Iran Strikes At US Bases In Iraq To 'Save Face,' Not Spark Real War
Sumaira FH 1 year ago Wed 08th January 2020 | 10:43 PM
The new decade started with a global fear over the possibility of another world war triggered by the United States and Iran on the Iraqi soil, following a series of events, including the US embassy attack in Baghdad last month and the killing of the powerful Iranian general, Qasem Soleimani
MOSCOW (UrduPoint News / Sputnik - 08th January, 2020) The new decade started with a global fear over the possibility of another world war triggered by the United States and Iran on the Iraqi soil, following a series of events, including the US embassy attack in Baghdad last month and the killing of the powerful Iranian general, Qasem Soleimani.
The commander's death prompted angry calls in Iran to avenge his slaying and led to Tehran firing ballistic missiles at two US military bases in Iraq on Wednesday, a measure viewed as an attempt to preserve Iran's military honor in the face of its people rather than provoke an actual war, experts told Sputnik.
ESCALATION OF US-IRAN TENSIONS IN IRAQ
The heart of the middle East, Iraq, has become a battleground for the US-Iran conflict after the Pentagon targeted facilities of Kata'ib Hezbollah Shiite militia, which belongs to the Hashd al-Shaabi organization in Iraq and Syria for allegedly launching a rocket attack on a base in the Iraqi city of Kirkuk that killed a US contractor in December.
Hashd al-Shaabi, also known as the Popular Mobilization Forces, said dozens of its fighters had been killed in the US strikes. An angry mob besieged the US Embassy in Baghdad after a funeral was held for those slain. They torched the fence, forcing US guards to take cover. Tensions in the Middle East escalated further after a US drone strike killed Iran's commander of the Islamic Revolutionary Guard Corps's (IRGC) elite Quds Force on January 3.
On Wednesday morning, IRGC started a revenge operation in response to Washington's assassination of Soleimani. According to the Iraqi military, about 22 missiles struck the country, with 17 of them hitting the US Ain Al Asad air base and five attacked the Iraqi city of Erbil, targeting the US-led coalition headquarters. According to Iranian media reports, 80 US servicemen were killed and around 200 others were injured, while the United States reported no casualties at all.
"These missiles were not supposed to hit anything. They were not supposed to cause any deaths ... But the fact that the US has put their jets in the air out of Qatar and then Iran did likewise but there was no follow-through suggests that this was a symbolic gesture, perhaps even choreographed, the US might very well have been warned beforehand. This was done to save face for the Iranian government in front of the Iranian public, which is demanding a response," Sleboda told Sputnik.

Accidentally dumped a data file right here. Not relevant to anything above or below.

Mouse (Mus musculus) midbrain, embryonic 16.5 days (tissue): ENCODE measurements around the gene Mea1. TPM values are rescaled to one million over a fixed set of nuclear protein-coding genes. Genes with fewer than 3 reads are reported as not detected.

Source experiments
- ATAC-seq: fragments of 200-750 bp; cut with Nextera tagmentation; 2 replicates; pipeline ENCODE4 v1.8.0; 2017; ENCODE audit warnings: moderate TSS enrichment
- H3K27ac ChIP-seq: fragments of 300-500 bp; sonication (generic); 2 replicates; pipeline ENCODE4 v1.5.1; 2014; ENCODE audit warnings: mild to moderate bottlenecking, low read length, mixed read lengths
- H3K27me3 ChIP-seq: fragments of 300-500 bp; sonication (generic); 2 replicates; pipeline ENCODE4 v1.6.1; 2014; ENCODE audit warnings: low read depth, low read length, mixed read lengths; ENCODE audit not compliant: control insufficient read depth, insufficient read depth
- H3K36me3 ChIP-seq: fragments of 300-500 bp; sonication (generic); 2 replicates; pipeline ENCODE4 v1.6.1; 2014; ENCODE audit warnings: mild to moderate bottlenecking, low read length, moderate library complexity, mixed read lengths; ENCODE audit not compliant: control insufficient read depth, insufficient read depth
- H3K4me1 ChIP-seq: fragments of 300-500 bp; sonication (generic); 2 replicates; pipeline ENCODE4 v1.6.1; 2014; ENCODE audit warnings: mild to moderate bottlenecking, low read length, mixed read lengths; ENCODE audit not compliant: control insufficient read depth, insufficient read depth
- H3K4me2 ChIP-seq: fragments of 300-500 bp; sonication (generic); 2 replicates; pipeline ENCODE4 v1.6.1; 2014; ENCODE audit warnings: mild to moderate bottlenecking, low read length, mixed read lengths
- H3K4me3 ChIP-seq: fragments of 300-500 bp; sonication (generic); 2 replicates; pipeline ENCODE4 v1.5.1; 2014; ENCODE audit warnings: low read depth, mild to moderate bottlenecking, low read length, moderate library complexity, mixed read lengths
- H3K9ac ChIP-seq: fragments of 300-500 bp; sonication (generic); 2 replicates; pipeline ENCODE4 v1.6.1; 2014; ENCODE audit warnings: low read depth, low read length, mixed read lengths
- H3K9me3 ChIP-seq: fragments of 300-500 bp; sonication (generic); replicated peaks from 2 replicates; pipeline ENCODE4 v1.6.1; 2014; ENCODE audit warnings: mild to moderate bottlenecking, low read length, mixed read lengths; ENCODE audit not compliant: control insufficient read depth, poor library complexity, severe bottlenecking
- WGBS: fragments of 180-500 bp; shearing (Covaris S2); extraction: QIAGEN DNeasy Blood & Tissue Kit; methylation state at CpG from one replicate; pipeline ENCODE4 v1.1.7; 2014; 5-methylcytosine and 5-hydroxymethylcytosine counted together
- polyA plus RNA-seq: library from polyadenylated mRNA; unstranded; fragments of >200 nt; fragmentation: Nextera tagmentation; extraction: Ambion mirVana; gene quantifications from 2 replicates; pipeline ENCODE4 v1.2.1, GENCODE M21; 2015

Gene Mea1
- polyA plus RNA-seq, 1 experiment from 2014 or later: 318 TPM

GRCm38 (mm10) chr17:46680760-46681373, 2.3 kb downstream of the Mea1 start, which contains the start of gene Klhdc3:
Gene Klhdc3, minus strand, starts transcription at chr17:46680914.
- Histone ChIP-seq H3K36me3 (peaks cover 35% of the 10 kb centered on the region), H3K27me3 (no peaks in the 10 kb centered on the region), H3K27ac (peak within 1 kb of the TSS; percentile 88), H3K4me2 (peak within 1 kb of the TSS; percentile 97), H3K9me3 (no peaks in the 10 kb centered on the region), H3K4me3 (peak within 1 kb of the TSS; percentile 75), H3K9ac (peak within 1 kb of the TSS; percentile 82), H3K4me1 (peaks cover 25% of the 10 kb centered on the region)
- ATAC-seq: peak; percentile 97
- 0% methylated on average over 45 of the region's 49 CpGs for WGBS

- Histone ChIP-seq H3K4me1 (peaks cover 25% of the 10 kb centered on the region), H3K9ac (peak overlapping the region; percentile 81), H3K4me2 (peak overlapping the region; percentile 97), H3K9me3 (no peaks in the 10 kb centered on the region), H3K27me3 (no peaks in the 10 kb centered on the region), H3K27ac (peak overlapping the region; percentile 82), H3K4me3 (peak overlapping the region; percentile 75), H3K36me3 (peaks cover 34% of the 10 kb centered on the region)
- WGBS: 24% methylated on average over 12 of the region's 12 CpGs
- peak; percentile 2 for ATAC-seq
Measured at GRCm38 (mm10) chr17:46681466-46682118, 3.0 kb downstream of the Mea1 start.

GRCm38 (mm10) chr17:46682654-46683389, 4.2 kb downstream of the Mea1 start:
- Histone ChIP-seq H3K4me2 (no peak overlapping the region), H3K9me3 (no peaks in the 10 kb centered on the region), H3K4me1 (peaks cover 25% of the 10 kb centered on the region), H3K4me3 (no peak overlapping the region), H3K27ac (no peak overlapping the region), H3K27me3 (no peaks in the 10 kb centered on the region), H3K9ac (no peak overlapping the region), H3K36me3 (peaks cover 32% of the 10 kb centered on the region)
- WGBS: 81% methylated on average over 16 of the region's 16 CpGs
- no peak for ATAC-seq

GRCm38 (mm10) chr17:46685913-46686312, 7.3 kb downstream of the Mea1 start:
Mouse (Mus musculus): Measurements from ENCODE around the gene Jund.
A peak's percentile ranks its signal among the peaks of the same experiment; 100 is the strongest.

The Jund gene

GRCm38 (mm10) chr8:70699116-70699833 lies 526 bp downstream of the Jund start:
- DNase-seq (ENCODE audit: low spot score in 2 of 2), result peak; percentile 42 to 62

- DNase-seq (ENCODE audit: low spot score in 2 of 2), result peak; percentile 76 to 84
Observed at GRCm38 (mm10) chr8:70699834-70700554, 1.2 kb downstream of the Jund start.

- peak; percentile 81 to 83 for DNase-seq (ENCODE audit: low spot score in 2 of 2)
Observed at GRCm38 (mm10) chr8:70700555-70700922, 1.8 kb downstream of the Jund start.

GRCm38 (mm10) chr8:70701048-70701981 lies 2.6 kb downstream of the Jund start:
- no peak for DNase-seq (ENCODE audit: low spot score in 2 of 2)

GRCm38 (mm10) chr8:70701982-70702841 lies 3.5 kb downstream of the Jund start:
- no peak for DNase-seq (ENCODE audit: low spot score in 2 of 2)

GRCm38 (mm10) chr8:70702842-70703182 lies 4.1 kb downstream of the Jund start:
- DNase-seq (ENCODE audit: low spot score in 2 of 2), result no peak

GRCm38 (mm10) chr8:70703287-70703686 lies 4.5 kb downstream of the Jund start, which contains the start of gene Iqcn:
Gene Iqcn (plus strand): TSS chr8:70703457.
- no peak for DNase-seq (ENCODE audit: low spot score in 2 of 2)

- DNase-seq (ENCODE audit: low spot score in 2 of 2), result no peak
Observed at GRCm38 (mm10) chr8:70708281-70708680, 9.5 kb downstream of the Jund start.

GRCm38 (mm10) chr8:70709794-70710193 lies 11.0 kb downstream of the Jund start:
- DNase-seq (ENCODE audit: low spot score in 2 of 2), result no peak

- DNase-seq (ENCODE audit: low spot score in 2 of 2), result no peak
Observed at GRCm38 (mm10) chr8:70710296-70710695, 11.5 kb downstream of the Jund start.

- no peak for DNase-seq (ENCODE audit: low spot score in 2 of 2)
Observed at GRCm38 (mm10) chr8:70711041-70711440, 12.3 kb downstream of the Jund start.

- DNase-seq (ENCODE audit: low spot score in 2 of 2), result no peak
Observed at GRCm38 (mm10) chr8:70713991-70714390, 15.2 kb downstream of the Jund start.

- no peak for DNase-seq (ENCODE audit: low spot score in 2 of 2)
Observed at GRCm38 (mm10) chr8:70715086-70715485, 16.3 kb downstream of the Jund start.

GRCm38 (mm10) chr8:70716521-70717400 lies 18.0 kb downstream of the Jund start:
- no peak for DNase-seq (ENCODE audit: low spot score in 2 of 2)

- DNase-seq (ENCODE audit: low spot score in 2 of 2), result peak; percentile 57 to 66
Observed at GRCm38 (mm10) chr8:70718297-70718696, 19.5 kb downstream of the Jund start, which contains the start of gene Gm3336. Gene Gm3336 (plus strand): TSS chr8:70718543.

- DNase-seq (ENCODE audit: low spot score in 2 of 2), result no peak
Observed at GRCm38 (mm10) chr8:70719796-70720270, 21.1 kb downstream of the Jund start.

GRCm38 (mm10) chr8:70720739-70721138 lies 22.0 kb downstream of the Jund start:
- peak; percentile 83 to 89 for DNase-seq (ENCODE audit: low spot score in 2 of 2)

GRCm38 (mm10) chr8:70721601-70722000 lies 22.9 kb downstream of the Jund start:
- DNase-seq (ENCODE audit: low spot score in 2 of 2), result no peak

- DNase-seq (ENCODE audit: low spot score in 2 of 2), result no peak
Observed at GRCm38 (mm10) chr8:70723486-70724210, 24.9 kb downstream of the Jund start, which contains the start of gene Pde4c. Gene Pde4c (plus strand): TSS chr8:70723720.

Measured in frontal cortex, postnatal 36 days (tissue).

The political expert added that Tehran and its actions aimed at Washington, in fact, did not pose an actual threat to the US, unlike the angered Shiites all over the world, who have lost their leader, Soleimani.
"Whenever there are Shia populations, there is the potential to take matters into their own hands. This is the biggest threat to the United States right now. Not what the Iranian government does, but what allied and sympathetic movements around the world do on their own, out of fury over the assassination of Qasem Soleimani. He was a revered leader, not just in Iran. He was a resistance organizer across the Middle East and that's the biggest threat," Sleboda added.
Yassamine Mather, a senior research computing specialist at the University of Oxford and an expert on Iran politics, told Sputnik that the damage caused by Tehran's strikes at the US facilities were almost non-existent.
"As far as I can tell, there have been no casualties. In retrospect, it's very neutral because the [Iranian] government can tell the protesters, the mourners - 'we took our revenge,' without really taking part in what would bring war," Mather said.
Ukraine International Airlines' (UIA) Boeing 737-800 plane crashed on Wednesday morning near Tehran's Imam Khomeini International Airport killing all 176 people on board. It was flying to the Ukrainian capital of Kiev.
Many began to speculate about the cause of the crash, hinting at Iran's alleged traces. Although experts agree that the timing of the incident is suspicious, as it almost coincides with the launch of ballistic missiles, it is still too early to jump to any conclusions.
"At the moment it's very difficult to say what happened to the plane, but remember that 82 of the passengers were Iranians and 62 Canadians, so there are repercussions for Iran, but those repercussions are stronger for Iranians and the Canadians rather than the US. I would imagine that it will be used like many other events in the last few days: for propaganda purposes," the expert from the University of Oxford said.
In the meantime, the Syrian state-run Sana news agency reported that the US forces have vacated two bases in northeastern Syria and moved in the direction of Iraq. Approximately 40 trucks with military equipment have left the Khrab al-Jir base in the Hasakah province heading to the village of al-Sweidyia near the Iraqi border. Similarly, 50 trucks have exited the base in the city of al-Shadadi, heading north via the eastern road leading to al-Walid crossing to Iraq.